3.5: Decimal Estimation
Introduction
Recycling
Jose has had many new ideas for improving life at the “Add It Up Ice Cream Stand.” His newest idea focuses on recycling.
In addition to ice cream, the stand also sells sodas that are packaged in aluminum cans. Because you can turn in cans for recycling and receive some money back, Jose thinks that this could be a way for the ice cream stand to generate a little more income.
He explained his idea to Mr. Harris who loved the concept. Jose put out recycling bins the first week of June. On the last day of each month, Jose took the recycled cans to the recycling center and collected money on his returns. He decided to keep track of the additional income in a small notebook.
Here is what Jose collected in June, July and August.
June $25.77
July $33.45
August $47.62
Julie asks Jose about how much he has made in recycling.
She also wants to know about how much more he made in August versus June.
Jose looks at his notebook and just by looking at the numbers can’t remember how to estimate.
The decimals are throwing him off.
You can help Jose, by the end of the lesson you will know how to estimate sums and differences of decimals in a couple of different ways.
Pay attention, we will return to this dilemma at the end of the lesson.
What You Will Learn
In this lesson, you learn the following skills.
- Estimate sums and differences of decimals using rounding
- Estimate sums and differences of decimal numbers using front – end estimation
- Compare results of different estimation methods
- Approximate solutions to real-world problems using decimal estimation
Teaching Time
I. Estimate Sums and Differences of Decimals Using Rounding
Do you remember what it means to estimate?
To estimate means to find an answer that is close to but not exact. It is a reasonable answer to a problem.
What does the word sum and the word difference mean?
If you think back, you will remember that you have already been introduced to the word sum and the word difference. A sum is the answer from an addition problem. The word difference is the answer of a subtraction problem.
How can we estimate a sum or a difference when our problem has decimals?
The easiest way to estimate a sum or a difference of decimals is to round the decimal.
If we round the decimal to the nearest whole number, we can complete the problem using mental math or at least simplify the problem so that finding an answer is easier.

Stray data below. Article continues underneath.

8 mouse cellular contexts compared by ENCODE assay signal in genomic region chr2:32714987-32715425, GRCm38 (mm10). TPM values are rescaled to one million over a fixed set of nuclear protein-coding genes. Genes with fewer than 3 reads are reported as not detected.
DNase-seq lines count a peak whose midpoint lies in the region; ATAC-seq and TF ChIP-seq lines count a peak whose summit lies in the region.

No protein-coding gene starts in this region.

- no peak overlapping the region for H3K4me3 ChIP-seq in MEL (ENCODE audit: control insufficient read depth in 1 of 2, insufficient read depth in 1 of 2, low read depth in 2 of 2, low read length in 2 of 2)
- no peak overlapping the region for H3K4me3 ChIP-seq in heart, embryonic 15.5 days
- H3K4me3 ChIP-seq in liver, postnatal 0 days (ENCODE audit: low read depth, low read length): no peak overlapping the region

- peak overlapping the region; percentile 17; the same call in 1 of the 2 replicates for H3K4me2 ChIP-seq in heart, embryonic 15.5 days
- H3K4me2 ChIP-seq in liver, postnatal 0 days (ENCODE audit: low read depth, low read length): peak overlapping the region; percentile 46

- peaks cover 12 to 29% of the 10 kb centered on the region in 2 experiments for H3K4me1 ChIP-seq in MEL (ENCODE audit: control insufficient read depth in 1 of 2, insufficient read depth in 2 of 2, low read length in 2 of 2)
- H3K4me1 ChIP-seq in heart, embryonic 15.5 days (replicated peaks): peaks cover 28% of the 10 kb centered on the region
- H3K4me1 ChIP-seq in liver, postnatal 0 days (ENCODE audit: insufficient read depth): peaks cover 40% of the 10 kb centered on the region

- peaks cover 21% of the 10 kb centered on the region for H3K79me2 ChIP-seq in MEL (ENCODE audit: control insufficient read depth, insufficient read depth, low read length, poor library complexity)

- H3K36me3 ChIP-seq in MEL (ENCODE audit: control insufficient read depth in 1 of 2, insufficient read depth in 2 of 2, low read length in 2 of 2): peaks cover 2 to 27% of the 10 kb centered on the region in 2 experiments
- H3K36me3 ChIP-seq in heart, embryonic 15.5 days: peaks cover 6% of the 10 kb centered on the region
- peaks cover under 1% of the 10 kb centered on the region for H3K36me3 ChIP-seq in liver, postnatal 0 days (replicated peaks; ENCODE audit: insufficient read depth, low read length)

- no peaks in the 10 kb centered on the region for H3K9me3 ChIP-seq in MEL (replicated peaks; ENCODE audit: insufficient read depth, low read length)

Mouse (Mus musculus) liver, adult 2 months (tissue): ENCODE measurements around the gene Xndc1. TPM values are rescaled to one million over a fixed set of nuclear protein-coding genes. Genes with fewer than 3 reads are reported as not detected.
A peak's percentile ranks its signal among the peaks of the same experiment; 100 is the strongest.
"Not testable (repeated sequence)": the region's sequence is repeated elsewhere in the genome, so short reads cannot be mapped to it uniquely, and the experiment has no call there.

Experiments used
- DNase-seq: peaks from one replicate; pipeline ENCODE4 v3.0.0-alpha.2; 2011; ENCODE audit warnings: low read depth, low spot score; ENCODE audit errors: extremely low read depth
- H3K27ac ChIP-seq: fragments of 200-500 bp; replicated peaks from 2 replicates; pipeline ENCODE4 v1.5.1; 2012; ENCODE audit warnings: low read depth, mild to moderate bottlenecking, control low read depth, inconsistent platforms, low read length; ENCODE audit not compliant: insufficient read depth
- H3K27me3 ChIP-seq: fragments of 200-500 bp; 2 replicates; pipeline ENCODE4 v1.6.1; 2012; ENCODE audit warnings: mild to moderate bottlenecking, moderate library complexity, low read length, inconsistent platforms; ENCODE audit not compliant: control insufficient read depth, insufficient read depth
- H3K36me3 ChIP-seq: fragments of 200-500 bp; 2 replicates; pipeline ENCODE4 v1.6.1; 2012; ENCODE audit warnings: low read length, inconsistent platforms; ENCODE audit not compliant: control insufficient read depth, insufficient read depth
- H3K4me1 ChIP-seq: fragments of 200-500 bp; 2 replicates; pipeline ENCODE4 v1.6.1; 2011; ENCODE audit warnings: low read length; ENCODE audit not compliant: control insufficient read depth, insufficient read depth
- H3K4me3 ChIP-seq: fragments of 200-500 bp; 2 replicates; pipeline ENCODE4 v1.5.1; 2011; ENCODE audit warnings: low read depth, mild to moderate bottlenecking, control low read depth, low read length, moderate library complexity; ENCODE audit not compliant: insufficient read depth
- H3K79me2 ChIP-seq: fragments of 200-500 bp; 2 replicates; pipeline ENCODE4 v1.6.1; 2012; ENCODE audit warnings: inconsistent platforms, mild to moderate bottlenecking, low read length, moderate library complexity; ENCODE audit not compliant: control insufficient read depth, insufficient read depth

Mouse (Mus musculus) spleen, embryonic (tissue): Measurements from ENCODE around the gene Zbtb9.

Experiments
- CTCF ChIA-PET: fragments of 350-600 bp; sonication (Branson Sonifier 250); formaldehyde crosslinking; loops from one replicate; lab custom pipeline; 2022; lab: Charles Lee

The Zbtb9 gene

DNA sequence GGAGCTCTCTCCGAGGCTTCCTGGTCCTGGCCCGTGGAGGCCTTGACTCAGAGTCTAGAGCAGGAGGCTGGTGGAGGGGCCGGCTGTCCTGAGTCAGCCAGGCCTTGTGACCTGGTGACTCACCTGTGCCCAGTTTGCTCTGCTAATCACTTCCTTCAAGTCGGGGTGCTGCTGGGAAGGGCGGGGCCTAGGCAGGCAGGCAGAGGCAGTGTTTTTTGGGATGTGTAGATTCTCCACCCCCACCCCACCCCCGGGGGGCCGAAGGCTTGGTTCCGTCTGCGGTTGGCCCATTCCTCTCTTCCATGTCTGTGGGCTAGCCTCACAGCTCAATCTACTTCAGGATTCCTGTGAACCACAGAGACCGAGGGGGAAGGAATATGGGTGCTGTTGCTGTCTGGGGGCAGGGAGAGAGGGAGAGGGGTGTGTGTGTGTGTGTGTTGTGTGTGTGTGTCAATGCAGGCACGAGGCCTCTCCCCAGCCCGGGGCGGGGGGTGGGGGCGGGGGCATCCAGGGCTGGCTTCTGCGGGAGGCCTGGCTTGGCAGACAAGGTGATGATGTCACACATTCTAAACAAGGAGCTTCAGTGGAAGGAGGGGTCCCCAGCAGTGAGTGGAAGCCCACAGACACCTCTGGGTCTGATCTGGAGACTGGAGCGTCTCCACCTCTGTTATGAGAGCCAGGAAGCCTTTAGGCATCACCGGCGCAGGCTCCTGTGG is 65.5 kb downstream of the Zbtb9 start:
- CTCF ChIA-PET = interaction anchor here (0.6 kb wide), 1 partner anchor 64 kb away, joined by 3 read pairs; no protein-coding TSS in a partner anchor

Let’s look at an example.
Example
Estimate 15.7 + 4.9 = _____
In this problem, we only want to estimate our sum. Therefore, we can use our rules for rounding decimals to help us round each decimal to the nearest whole number.
15.7, the place being rounded is the 5, we look at the 7 and round up.
15.7 becomes 16
4.9, the place being rounded is the 4, we look at the 9 and round up.
4.9 becomes 5
Next, we rewrite the problem.
16 + 5 = 21
Our answer is 15.7 + 4.9 = 21.
We can also use rounding when estimating sums of larger numbers.
Example
Estimate 350.12 + 120.78 = _____
We round each to the nearest whole number to find a reasonable estimate.
350.12 becomes 350.
120.78 becomes 121.
350 + 121 = 471
Our answer is 350.12 + 120.78 = 471.
What about differences in estimations with subtraction?
We can work on these problems in the same way, by rounding.
Example
Estimate 45.78 - 22.10 = _____
45.78 rounds to 46.
22.10 rounds to 22.
46 - 22 = 24
Our answer is 45.78 - 22.10 = 24.
Can we use rounding to estimate sums and differences that involve money?
Of course!! Look at this example and see how it is done.
Example
Estimate $588.80 - $310.11 = _____
$588.80 becomes 589 we can leave off the zeros to make it simpler to estimate
$310.11 becomes 310
589 - 310 = 279
Our answer is $588.80 - $310.11 = $279.00.
Now it is time for you to try a few on your own. Estimate each sum or difference using rounding.
- 2.67 + 3.88 + 4.10 = _____
- 56.7 - 22.3 = _____
- $486.89 - $25.22 = _____
Take a minute to check your work with a peer.
II. Estimate Sums and Differences of Decimals Using Front – End Estimation
We can also estimate using something called front – end estimation.
Front – end estimation is a useful method of estimating when you are adding or subtracting numbers that are greater than 1000.
Here are the steps for front – end estimation.
- Keep the digits of the two highest place values in the number.
- Insert zeros for the other place values.
Now, let’s apply this to a problem.
Example
Estimate 4597 + 3865 = _____
We follow the rules for front – end estimation since each number is over 1000.